WPP CEO Martin Sorrell Says In-House Programmatic Buying is ‘Short-Lived’ Trend


Advertising giant projects its programmatic buying unit to hit $1.1 billion in sales in 2016



Concerns about marketers bringing automated ad buying in-house and taking away business from big ad agencies may be overblown, according to WPP Chief Executive Martin Sorrell.

Speaking on a call Friday with analysts to discuss WPP’s fourth-quarter results, Mr. Sorrell said that marketers who have brought programmatic ad-buying in-house have run into challenges retaining talent and investing in the necessary technology.

“The sense we’re getting is clients are finding it very difficult to do even after a short period of time,” Mr. Sorrell said of in-house programmatic buying.

Mr. Sorrell’s comments come a day after a report from the Association of National Advertisers found that 31% of marketers polled had expanded their in-house capabilities to oversee programmatic ad buying. The ANA, a trade group that represents major ad spenders such as Procter & Gamble, also found that the number of marketers using programmatic ad buying systems rose to 79% of respondents in 2015 from 35% a year earlier.

So-called programmatic buying, a fast-growing part of the industry, allows marketers to better target their audiences online. However, the practice has also prompted questions about the transparency of these ad buys and the level of fraudulent traffic that exists.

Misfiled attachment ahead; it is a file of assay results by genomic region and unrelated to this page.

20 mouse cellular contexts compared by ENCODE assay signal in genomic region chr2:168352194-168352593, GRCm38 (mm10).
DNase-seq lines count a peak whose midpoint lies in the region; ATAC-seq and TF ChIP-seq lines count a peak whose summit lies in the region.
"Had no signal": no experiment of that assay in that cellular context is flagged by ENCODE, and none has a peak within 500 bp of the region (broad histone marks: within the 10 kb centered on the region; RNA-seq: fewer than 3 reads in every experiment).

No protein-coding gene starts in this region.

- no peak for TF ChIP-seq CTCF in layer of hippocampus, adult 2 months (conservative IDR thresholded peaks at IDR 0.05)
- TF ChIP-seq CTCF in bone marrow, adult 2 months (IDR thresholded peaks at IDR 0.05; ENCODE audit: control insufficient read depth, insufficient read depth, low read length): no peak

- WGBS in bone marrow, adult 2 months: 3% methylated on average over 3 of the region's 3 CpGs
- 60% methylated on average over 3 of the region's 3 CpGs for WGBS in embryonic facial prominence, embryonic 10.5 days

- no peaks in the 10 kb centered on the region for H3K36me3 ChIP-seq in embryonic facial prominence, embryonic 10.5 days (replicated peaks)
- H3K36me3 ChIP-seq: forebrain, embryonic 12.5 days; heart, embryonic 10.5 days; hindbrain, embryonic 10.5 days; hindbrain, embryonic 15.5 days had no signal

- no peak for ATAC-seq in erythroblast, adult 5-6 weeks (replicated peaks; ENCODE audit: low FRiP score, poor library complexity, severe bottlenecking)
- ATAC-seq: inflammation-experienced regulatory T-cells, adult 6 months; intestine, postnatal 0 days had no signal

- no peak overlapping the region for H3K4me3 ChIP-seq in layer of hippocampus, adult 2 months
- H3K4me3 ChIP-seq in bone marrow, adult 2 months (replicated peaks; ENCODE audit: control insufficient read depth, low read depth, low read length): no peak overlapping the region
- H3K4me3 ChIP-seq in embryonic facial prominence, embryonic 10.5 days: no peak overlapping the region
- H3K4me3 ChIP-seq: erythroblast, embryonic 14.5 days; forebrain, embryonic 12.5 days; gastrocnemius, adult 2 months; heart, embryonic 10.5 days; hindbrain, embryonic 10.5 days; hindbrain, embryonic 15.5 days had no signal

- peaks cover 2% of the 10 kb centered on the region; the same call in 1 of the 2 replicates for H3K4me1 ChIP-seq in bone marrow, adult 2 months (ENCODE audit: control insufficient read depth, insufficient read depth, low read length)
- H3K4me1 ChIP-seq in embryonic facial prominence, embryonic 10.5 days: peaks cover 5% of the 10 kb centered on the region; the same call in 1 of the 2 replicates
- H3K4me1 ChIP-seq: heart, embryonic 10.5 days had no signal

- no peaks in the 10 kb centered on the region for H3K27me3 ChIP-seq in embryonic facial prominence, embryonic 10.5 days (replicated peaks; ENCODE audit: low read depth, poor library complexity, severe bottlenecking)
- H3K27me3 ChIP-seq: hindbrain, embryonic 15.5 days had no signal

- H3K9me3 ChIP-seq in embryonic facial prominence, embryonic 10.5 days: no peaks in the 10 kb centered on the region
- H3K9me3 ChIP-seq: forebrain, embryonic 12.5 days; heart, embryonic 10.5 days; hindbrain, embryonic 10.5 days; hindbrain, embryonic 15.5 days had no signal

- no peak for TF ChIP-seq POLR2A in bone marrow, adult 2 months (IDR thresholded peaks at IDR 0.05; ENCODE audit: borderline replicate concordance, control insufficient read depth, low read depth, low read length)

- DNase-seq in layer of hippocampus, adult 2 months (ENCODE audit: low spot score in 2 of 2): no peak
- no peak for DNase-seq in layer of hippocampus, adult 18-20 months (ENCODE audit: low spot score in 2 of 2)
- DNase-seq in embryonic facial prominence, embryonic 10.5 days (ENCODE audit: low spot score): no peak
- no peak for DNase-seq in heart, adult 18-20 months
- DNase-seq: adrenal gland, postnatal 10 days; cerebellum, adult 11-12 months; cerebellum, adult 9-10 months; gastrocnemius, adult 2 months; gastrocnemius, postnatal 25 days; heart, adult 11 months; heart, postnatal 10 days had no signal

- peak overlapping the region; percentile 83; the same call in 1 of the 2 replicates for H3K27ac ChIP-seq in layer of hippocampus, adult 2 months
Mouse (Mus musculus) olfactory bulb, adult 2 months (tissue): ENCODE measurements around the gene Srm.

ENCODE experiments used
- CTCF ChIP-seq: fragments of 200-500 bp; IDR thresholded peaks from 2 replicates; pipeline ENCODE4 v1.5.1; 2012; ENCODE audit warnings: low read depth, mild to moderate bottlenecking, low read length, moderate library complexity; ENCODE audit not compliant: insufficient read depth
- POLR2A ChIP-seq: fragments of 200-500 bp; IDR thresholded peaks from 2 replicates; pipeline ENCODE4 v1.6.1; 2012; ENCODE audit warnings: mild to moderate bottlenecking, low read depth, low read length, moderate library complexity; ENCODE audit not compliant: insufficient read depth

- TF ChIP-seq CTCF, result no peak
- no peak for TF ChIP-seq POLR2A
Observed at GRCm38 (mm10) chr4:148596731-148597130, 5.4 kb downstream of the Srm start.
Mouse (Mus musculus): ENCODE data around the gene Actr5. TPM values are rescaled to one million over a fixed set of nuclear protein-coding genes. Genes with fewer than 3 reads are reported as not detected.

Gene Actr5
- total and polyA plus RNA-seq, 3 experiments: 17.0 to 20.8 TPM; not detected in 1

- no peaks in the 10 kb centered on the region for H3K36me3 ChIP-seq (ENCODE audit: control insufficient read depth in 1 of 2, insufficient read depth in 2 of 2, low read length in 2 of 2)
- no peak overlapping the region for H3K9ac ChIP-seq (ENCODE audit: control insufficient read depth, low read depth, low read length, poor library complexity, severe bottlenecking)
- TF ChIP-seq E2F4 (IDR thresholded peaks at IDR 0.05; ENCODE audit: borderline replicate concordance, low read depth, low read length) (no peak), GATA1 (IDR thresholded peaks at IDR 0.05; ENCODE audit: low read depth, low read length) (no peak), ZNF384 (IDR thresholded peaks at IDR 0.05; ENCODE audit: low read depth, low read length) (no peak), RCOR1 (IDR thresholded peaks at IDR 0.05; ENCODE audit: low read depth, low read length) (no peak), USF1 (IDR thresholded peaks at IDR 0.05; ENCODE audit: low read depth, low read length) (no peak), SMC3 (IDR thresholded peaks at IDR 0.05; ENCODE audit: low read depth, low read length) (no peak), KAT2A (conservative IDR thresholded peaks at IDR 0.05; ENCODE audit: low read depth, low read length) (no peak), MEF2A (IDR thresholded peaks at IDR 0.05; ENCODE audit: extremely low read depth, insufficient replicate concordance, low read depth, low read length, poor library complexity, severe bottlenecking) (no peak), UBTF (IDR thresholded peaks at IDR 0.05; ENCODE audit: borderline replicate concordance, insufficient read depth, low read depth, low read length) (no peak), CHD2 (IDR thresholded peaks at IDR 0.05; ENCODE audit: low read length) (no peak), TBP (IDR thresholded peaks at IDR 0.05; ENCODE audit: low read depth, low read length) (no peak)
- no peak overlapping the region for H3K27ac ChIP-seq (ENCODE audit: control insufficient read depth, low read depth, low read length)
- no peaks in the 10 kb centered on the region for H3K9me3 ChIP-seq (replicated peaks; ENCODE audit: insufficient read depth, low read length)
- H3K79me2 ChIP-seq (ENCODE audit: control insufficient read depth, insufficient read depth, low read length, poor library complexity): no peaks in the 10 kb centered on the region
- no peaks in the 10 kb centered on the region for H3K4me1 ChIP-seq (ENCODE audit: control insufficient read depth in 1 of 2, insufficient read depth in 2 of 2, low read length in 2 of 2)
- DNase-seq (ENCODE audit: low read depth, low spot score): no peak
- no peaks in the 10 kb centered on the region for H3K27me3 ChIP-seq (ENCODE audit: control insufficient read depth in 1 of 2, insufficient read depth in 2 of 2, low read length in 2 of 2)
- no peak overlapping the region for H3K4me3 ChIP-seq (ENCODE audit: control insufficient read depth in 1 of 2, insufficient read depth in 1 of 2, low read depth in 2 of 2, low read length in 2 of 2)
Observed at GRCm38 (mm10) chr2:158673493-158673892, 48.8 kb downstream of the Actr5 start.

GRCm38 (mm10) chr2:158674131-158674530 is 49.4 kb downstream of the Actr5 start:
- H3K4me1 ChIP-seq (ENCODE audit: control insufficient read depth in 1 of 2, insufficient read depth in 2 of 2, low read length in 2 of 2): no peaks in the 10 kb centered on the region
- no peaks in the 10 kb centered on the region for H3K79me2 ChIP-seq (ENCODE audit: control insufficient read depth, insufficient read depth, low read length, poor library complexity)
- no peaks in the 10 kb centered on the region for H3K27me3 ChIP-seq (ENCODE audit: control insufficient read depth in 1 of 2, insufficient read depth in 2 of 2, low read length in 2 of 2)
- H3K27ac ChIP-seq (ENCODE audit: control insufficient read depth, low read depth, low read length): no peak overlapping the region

As a result, some advertisers have made moves to bring programmatic functions in-house rather than work with a third-party agency. In doing so, clients can also save on agency fees and keep control of their data. Still, Mr. Sorrell said the demand for in-house programmatic is “short-lived.”

“You only see it move in-house when companies are faced with really very serious economic conditions,” Mr. Sorrell said.

During its analyst presentation Friday, WPP highlighted that its programmatic buying platform Xaxis posted year-over-year growth of 17%. WPP projects Xaxis to generate $1.1 billion in sales in 2016.

Among WPP’s strategic priorities is increasing its share of revenue from new media to 40% to 45% of its total business over the next five years. For 2015, new media accounted for 37% of WPP’s total revenue.

WPP, the world’s largest ad holding company, overall reported better-than-expected comparable net sales growth of 4.9% for the fourth quarter.

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Nathalie Tadena

@WSJ advertising and marketing reporter, Team @wsjCMO, @NorthwesternU alum

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